Ellen Willis, 64; radical critic targeted foibles wherever she saw them, on the left or right
In the months after the attacks of Sept. 11, 2001, a chasm “the size of ground zero” opened between feminist author and cultural critic Ellen Willis and the burgeoning anti-war movement.
Willis was a radical, but she supported military action and found herself taken aback by young protesters “looking and sounding like preserved specimens of the ‘60s anti-war counterculture, with the same songs and peace-and-love slogans.”
“Everything about this bothered me: that 20-year-olds were using their elders’ language and style instead of inventing their own; that those blinky-eyed, reductive slogans had induced me and many other card-carrying members of the anti-war counterculture to roll our eyes even in 1967,” she wrote in an essay that appeared in the journal Radical Society in April 2002.
As a cultural critic, Willis spared none; the posturing and foibles of her fellow leftists were as much a target of her criticism as those on the right. That willingness to critique with equanimity infused her writings on music, sex, politics, religion and movies and produced bold, sometimes unexpected results.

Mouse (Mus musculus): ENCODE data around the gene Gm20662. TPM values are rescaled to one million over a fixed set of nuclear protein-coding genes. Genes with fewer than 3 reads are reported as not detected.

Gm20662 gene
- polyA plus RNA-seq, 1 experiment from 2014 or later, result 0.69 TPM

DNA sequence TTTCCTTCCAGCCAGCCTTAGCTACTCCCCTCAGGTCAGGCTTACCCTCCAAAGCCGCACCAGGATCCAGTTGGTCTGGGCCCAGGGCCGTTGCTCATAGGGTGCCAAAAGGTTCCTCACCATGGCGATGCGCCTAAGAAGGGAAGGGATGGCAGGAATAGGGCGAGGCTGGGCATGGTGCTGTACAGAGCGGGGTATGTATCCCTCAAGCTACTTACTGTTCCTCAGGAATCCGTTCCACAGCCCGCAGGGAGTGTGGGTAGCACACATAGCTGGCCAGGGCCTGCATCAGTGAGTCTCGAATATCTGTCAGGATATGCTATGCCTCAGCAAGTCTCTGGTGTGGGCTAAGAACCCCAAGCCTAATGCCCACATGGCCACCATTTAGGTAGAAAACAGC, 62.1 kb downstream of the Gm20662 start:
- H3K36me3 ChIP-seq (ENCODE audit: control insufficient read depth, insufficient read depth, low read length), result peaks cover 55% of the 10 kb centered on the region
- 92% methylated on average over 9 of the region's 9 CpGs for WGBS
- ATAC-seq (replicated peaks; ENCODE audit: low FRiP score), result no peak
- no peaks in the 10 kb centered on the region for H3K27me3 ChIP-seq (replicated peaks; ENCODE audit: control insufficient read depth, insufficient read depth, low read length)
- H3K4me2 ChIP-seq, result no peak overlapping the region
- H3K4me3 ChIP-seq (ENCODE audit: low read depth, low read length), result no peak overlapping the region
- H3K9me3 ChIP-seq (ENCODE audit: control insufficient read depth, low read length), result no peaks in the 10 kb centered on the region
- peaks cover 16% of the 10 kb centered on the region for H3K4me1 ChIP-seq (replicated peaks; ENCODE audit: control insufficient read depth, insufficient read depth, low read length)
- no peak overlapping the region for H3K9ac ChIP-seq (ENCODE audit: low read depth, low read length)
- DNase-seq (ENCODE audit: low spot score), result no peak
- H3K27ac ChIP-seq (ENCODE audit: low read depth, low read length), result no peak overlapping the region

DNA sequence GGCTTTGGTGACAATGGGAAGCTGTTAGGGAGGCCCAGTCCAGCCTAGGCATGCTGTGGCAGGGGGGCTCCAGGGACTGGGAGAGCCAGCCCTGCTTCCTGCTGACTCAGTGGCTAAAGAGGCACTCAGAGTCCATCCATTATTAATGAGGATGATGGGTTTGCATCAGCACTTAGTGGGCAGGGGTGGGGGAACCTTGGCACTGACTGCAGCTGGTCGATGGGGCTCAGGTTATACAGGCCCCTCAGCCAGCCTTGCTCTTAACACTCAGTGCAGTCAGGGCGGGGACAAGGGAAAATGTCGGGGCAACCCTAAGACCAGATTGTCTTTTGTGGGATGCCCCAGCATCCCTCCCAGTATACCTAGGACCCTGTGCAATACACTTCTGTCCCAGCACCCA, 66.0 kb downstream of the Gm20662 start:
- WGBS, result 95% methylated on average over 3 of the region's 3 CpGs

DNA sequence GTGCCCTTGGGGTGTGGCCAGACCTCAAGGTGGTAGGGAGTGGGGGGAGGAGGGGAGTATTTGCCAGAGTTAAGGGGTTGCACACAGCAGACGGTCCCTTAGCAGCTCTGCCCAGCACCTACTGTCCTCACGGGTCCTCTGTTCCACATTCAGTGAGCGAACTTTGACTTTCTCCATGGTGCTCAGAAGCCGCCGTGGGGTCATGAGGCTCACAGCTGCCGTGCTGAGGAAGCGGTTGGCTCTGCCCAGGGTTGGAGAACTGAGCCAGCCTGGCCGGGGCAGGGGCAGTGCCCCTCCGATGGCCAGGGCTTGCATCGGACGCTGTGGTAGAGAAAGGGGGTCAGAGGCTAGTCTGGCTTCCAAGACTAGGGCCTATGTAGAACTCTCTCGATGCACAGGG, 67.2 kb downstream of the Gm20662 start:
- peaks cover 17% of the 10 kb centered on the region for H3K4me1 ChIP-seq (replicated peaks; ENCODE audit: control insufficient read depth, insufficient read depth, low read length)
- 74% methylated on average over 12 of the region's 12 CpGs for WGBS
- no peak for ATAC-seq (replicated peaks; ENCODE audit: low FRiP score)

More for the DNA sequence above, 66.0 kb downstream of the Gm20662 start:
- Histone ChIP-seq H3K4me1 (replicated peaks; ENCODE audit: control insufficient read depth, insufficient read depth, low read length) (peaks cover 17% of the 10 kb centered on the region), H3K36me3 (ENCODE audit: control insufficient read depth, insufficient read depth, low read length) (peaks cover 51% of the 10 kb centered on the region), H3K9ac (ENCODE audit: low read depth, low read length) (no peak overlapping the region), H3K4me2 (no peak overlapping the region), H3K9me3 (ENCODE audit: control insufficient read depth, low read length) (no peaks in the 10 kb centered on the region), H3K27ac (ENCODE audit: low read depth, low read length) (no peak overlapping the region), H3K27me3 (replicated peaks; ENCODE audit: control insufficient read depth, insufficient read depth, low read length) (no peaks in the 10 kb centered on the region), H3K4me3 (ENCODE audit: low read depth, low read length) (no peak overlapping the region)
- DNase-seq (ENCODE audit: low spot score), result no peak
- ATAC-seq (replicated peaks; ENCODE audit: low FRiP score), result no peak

Willis, a former columnist and senior editor for the Village Voice and the first pop music critic for the New Yorker, died of lung cancer Thursday at her home in Queens, N.Y., said her daughter, Nona Willis-Aronowitz. She was 64.
At New York University, Willis was founder and director of the cultural reporting and criticism concentration in the journalism department. One course, “The Cultural Conversation,” sought to help students “inculcate habits of thinking that are vital to informed and intelligent cultural reporting and criticism.”
“While conventional news writers are simply expected to put their own attitudes aside, cultural journalists must be conscious of their standpoint and its impact on their observation and judgment,” she wrote in a class syllabus. “Your credibility and the power of your literary voice depend a good deal on your ability to develop this capacity for self-reflection.”